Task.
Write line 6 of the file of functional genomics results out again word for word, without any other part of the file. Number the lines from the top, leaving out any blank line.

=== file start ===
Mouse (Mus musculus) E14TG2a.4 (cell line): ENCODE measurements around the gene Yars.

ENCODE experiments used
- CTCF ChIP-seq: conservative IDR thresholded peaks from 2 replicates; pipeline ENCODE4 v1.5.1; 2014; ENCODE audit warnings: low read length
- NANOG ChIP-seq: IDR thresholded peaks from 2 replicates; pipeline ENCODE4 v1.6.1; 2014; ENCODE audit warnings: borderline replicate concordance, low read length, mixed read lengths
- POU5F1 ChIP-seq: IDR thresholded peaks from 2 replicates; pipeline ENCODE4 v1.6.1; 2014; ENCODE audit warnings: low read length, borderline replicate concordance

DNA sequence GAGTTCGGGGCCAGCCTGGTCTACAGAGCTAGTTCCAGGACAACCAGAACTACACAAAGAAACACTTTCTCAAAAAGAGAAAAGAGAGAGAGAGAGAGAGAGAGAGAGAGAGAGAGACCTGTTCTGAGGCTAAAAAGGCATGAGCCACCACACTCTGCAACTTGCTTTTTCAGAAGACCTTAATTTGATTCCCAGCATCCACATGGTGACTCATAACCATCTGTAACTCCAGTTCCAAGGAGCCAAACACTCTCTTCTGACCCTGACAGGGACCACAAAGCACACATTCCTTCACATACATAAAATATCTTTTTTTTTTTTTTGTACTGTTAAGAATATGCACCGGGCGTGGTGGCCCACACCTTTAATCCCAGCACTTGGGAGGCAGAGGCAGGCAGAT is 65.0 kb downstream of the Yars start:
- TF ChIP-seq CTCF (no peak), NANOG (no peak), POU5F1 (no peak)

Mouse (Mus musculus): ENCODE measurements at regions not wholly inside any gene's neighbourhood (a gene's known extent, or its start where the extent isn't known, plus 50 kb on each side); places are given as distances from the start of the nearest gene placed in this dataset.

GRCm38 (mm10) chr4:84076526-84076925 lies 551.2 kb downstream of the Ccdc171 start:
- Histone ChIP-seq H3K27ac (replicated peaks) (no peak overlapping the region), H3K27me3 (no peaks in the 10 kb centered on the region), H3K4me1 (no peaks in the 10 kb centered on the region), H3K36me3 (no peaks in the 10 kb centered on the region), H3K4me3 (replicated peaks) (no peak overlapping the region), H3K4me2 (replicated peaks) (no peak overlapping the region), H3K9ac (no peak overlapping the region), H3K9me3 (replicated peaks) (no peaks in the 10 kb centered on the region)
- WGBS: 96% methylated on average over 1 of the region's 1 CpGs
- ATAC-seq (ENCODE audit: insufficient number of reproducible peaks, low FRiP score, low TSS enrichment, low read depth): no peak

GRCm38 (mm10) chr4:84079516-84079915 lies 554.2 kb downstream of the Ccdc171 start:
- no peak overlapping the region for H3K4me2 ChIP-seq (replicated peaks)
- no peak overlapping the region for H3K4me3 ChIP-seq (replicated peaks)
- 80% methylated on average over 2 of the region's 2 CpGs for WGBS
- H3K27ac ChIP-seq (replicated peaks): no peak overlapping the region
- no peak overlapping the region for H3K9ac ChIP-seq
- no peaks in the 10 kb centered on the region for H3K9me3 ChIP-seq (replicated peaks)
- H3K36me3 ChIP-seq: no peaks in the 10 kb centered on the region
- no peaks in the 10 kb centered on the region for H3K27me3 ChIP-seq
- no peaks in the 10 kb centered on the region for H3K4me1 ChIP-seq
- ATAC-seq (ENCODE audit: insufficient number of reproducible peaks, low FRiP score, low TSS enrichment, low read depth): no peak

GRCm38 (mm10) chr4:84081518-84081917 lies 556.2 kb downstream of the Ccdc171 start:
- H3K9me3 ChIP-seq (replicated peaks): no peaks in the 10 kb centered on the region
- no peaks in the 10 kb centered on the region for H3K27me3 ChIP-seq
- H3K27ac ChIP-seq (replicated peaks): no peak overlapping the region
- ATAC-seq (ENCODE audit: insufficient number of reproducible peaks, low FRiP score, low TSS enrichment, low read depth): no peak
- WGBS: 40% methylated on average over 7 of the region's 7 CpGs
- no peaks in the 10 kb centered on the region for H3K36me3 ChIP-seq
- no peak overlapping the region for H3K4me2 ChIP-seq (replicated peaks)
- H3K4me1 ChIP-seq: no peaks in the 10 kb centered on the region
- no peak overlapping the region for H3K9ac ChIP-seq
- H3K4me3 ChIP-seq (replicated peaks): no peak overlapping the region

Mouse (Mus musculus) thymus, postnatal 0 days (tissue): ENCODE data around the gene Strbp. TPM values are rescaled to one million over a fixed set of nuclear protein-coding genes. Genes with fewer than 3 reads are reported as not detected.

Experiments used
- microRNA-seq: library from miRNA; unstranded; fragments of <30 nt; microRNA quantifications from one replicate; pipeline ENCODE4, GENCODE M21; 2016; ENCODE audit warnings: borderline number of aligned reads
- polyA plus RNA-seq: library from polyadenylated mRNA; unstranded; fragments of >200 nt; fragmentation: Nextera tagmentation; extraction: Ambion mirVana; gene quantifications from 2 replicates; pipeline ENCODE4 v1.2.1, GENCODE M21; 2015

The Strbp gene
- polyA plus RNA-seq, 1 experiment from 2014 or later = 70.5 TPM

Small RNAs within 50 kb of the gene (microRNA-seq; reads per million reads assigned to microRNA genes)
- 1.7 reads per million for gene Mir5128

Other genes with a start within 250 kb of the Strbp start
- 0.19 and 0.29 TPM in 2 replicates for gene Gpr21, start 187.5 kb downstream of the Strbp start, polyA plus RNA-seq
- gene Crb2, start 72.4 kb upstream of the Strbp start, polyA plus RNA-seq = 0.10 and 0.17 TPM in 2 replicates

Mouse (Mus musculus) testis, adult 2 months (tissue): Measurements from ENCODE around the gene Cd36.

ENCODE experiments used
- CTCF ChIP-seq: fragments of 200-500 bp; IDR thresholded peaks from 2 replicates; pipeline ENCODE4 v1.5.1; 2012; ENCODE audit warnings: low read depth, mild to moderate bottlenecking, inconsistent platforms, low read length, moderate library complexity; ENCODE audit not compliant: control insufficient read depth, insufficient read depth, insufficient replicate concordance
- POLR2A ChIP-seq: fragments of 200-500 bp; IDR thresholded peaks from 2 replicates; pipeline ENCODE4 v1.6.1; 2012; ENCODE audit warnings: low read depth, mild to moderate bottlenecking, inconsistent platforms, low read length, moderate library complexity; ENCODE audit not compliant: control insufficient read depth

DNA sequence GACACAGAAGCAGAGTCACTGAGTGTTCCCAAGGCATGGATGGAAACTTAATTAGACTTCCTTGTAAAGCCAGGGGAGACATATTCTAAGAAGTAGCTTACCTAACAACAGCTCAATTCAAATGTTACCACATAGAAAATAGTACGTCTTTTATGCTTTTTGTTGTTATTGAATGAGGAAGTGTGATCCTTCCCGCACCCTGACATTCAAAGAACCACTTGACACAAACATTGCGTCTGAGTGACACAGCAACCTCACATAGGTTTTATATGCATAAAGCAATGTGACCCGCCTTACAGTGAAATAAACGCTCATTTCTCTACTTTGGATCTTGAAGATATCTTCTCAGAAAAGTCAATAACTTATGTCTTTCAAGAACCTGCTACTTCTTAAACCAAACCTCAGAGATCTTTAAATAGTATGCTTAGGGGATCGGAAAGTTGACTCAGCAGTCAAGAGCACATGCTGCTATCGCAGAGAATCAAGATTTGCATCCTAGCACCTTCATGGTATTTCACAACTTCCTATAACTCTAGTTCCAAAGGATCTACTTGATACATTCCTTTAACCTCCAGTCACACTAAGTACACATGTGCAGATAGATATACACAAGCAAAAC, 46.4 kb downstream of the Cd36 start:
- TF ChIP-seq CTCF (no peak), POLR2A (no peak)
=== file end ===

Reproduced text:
DNA sequence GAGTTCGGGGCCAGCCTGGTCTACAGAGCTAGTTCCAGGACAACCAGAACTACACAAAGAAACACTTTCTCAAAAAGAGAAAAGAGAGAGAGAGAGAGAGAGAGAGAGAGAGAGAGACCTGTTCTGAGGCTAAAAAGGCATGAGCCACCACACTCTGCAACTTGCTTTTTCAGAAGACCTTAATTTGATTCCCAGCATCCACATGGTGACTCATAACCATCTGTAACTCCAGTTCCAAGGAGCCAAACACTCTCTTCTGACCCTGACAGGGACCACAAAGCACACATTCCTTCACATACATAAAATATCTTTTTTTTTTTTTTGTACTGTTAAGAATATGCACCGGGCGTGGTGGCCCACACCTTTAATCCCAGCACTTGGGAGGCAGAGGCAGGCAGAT is 65.0 kb downstream of the Yars start: